Manila — In a gathering of health care workers and systems, medical organizations, and environmental health activists, one thing is clear: the recognition of climate change as a public health issue could be the new prescription to address the dramatic effects of climate change.

“The health care sector can lead our society in anchoring the response to climate change and also leading by example in transitioning from an addiction to fossil fuels to a healthier development path that is good for patients, communities and the planet. Health care professionals can help rebrand climate change as a public health issue,” said Gary Cohen, President and Founder of Health Care Without Harm at the Green Hospitals Asia Conference 2013.

The Conference gathers health workers and environmental health experts in Asia to discuss impacts of climate change in public health and share initiatives towards a Global Green and Healthy Hospital (GGHH).

GGHH Network is a conglomeration of hospitals, health systems, and health organizations who have committed to implement ten interconnected goals to reducing their ecological footprint and promoting environmental health. The ten goals are: leadership that prioritizes environmental health, substitution of harmful chemicals with safer alternatives, reduction/treatment/safe disposal of health care waste, energy efficiency, water conservation, green transportation, sustainable food, safe management and disposal of pharmaceuticals, green buildings, and green purchasing.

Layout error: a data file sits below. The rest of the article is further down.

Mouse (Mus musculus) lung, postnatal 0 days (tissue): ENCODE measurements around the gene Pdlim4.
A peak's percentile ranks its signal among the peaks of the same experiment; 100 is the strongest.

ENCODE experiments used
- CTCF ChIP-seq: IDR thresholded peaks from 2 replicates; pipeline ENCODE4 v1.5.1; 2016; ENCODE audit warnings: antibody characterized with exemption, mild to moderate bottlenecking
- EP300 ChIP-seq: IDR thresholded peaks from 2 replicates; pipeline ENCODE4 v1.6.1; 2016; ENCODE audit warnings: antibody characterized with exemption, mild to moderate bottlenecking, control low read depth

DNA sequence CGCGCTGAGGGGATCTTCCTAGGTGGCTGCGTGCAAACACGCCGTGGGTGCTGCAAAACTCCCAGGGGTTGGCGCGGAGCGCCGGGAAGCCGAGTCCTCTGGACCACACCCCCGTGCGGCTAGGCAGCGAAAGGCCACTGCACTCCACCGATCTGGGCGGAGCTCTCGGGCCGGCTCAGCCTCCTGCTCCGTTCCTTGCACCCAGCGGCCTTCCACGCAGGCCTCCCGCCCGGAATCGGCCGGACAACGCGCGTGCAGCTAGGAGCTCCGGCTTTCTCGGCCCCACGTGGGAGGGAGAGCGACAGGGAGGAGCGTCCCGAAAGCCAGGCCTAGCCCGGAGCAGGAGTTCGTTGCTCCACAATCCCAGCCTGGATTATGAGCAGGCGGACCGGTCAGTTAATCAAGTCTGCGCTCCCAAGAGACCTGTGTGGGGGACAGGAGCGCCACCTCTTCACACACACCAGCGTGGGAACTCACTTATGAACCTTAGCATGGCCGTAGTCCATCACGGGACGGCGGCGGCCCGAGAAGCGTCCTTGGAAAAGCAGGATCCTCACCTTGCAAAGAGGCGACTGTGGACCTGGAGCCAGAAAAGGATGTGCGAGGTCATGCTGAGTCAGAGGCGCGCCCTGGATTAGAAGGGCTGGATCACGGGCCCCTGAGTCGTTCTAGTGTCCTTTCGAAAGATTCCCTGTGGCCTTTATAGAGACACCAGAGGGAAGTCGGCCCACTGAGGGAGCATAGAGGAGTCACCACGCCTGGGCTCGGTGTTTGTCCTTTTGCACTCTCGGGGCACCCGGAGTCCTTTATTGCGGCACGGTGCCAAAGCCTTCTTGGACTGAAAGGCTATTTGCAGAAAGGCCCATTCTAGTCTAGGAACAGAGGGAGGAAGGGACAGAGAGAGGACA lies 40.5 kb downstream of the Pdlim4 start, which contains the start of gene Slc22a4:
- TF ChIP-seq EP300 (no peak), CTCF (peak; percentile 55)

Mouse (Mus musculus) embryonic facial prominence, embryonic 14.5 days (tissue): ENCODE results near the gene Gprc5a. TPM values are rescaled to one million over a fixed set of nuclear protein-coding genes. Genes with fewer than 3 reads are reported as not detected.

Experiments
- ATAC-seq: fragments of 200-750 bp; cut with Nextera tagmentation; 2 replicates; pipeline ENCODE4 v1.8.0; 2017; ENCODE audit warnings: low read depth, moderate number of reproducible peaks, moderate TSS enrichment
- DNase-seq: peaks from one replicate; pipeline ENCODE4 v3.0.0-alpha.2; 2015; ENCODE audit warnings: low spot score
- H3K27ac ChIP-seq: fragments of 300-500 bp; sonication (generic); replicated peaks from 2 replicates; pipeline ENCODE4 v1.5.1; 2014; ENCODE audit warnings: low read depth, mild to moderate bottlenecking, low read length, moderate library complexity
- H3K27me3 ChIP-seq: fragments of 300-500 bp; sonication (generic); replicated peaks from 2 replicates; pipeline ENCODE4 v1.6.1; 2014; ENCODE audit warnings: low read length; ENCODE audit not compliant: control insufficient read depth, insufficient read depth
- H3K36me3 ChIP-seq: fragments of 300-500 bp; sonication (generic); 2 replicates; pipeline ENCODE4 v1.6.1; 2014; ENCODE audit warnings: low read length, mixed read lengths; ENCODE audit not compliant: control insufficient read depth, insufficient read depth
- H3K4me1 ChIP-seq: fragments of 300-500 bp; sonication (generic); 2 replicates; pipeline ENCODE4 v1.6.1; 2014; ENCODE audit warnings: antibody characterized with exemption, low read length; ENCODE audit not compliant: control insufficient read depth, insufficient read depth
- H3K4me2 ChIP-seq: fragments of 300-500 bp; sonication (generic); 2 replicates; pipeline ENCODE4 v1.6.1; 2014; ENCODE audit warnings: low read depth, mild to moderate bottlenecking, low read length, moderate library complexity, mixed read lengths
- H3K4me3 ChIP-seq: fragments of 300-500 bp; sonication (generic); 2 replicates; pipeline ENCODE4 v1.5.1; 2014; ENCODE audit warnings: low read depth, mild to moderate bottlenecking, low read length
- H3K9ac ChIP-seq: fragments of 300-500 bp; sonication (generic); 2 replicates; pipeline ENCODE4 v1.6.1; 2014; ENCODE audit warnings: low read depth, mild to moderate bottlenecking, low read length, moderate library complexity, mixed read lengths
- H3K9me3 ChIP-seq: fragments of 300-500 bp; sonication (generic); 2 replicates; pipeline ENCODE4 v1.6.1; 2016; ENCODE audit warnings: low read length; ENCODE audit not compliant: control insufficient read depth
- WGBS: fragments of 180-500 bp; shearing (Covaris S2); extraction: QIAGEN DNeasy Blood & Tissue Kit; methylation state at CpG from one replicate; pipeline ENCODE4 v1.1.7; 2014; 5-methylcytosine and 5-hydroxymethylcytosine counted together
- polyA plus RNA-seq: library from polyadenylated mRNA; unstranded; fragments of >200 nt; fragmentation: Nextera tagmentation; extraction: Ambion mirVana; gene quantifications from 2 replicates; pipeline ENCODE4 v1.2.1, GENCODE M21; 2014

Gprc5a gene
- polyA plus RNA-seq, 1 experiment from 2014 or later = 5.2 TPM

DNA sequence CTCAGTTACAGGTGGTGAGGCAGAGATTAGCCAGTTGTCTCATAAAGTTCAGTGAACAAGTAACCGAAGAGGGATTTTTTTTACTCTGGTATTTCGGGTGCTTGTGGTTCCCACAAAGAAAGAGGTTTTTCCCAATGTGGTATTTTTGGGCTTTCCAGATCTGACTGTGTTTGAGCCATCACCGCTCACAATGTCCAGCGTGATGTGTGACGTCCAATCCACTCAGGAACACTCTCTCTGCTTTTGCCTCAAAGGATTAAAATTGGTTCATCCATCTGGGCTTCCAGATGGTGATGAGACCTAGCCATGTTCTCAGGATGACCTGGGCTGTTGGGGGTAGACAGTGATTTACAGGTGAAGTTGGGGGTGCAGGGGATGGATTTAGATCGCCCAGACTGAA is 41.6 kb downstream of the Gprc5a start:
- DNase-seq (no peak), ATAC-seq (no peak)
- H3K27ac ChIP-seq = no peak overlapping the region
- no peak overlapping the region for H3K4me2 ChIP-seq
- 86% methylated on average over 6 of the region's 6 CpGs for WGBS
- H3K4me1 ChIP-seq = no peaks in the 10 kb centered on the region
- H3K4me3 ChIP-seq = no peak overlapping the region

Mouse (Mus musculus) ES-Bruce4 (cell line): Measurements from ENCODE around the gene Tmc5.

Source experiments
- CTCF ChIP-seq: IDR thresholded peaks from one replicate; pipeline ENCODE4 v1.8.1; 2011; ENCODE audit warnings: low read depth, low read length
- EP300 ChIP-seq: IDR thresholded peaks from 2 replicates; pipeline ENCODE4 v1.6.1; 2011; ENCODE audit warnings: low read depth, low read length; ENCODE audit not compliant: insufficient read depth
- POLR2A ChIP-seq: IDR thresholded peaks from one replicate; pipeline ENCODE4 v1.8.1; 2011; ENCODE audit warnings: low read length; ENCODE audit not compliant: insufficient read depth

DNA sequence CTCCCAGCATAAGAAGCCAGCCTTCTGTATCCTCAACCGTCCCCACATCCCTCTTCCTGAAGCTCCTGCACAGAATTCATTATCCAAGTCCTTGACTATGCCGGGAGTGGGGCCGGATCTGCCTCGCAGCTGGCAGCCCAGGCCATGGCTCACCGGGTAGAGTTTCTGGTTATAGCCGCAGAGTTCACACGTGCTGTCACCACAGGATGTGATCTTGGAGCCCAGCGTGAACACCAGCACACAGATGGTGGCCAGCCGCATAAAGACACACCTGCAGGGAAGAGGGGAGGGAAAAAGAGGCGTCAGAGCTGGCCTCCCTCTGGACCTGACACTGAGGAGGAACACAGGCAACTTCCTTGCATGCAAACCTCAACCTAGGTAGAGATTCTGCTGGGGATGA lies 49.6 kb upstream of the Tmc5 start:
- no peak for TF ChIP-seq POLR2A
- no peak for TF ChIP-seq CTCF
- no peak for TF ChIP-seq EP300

Among the hospitals and health systems who shared successful projects towards GGHH are from Mongolia, Nepal, South Korea, and Thailand. In the Philippines, two model hospitals—the Romblon Provincial Hospital and St. Paul Hospital Tuguegarao— showcased the result of the UNEP-Strategic Approach to International Chemicals Management (SAICM) chemical substitution and management project. Dr. Nasir Hassan, Environmental Health team leader of the World Health Organization Western Pacific, discussed the impacts of climate change on public health.

“In our ten years in the Asia region, we have seen how hospitals and hospital workers have acknowledged their roles in healing the planet,” said Merci Ferrer, HCWH-Asia Director. “They have moved from day-to-day doctors and workers to healers of the Earth.” HCWH is celebrating its 10 years in Asia this month.

On Monday, HCWH President and Founder Gary Cohen who was recently named by the U.S. White House as Champion of Change for Climate and Health met with Philippine climate change advocate Senator Loren Legarda to discuss mainstreaming of climate change issue from the public health perspective. Likewise, doctors from the Philippine College of Physicians – Southern Luzon chapter, along with other professional medical organizations, pledge to fight climate change thru the Doctors’ Prescription for Climate and Health.

With all fronts covered, climate change will soon be in the radar of Asian health care system.